We'll tell you something: Organisations shouldn’t underestimate the power of mentorships

Hisham Hamid and Andy Bruce have been part of a mentoring pair since 2019. They explain how the scheme has benefited them both personally and professionally

We'll tell you something: Organisations shouldn’t underestimate the power of mentorships

Graduates stepping into the world of work have a tough path ahead of them. Employers are grappling with hybrid working, and younger employees are being asked to quickly develop resilience. We reflected on the start of our careers, and realised our mentoring relationship had really made a difference. 

The mentee’s view: Andy 

Hish and I were paired up during my bp wells engineering summer internship in 2019, which was key in preparing me for a job post-graduation. As a first-generation university student, I didn’t know what to expect from the transition into work. While I felt equipped with engineering skills, I wasn’t sure how to best apply them. 

Hish’s genuine and approachable character immediately stood out. Although I initially felt insecure about my skill gaps, Hish helped me address them. By setting goals and taking a structured approach to my development, I gained a sense of urgency over my growth and sought out opportunities to gradually push my capabilities.

Hish and I also found common ground in our experiences as first-generation university students. Being able to identify with his story and having a visual of what my own trajectory could look like was vital for my self-confidence. His genuine passion for uplifting others, and particularly to see me succeed, not only made me feel that his guidance was trustworthy, it pushed me to invest in myself.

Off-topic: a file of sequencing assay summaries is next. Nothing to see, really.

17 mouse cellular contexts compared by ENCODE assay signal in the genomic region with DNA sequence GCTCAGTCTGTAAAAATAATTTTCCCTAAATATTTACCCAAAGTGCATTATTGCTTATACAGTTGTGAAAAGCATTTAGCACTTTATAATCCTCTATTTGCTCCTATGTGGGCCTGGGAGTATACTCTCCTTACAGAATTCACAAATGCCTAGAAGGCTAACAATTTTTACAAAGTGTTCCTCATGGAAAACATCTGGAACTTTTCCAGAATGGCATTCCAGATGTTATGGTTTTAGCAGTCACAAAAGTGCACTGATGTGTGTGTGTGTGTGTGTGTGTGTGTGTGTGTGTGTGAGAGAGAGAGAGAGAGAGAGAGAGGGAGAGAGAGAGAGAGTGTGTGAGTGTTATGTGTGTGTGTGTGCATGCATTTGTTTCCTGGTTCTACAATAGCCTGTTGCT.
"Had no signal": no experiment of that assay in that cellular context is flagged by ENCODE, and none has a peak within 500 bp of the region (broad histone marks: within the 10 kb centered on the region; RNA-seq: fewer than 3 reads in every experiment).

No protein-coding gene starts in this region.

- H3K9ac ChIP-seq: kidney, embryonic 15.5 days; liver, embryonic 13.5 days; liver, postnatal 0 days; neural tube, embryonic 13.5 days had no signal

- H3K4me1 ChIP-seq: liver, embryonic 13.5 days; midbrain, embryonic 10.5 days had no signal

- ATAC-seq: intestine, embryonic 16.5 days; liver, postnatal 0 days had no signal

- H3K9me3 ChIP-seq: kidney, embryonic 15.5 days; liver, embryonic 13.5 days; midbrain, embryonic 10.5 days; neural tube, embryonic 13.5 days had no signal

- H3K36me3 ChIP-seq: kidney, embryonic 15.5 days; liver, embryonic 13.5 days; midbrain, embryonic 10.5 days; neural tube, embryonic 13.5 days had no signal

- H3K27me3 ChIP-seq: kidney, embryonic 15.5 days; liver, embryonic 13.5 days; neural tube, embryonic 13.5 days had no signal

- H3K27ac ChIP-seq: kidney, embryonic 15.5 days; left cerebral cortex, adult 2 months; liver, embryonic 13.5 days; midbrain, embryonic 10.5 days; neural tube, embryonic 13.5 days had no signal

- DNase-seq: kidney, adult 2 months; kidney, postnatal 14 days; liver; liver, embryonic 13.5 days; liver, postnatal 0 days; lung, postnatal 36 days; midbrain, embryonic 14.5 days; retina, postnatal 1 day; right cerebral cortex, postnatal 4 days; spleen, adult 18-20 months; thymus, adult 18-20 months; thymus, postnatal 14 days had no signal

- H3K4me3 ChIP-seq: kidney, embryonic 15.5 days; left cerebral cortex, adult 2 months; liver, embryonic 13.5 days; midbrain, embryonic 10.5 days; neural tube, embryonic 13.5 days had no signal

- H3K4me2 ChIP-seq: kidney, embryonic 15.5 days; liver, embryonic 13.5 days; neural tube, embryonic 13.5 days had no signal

The mentor’s view: Hish

Most people think of mentorship as a one-way relationship, yet valuing the joint expertise and insights we both brought to the table ensured our relationship was mutually beneficial.

After joining bp as an engineering intern in 2016 and starting my first role as a graduate completions engineer in 2017, I was eager to give back to the early careers schemes that supported my transition to full-time. Andy has helped me develop my technical and soft skill coaching while also learning how to advocate for himself when he disagreed with a certain course of direction. He also challenged me to future-proof my career skills and encouraged me to be open with my career stories and use platforms like LinkedIn to network.

Although I was initially nervous, seeing Andy take on feedback and improve throughout the internship gave me confidence in my teaching. Coming from a socially deprived community meant I had to jump through extra hoops while navigating higher education and my early career; however, mentoring has been a great exercise in affirming both my knowledge and value. 

Paying it forward

For us, mentorship allows us to develop and have the opportunity to develop others. Hish acts as the discipline lead for the wells early careers programme at bp, and Andy mentors young people in schools and universities to pursue STEM courses and break down social barriers.

It has also been instrumental for inclusivity – a massively important consideration for graduates who may feel that because of their backgrounds they are under-equipped to be successful in the workplace. At the same time, mentorship helps to challenge those beliefs, it also provides tangible pathways for upward mobility. Not only can mentoring be rewarding for one’s career, it can also provide an invaluable opportunity to build friendships that last.

Hisham Hamid & Andy Bruce are engineers at bp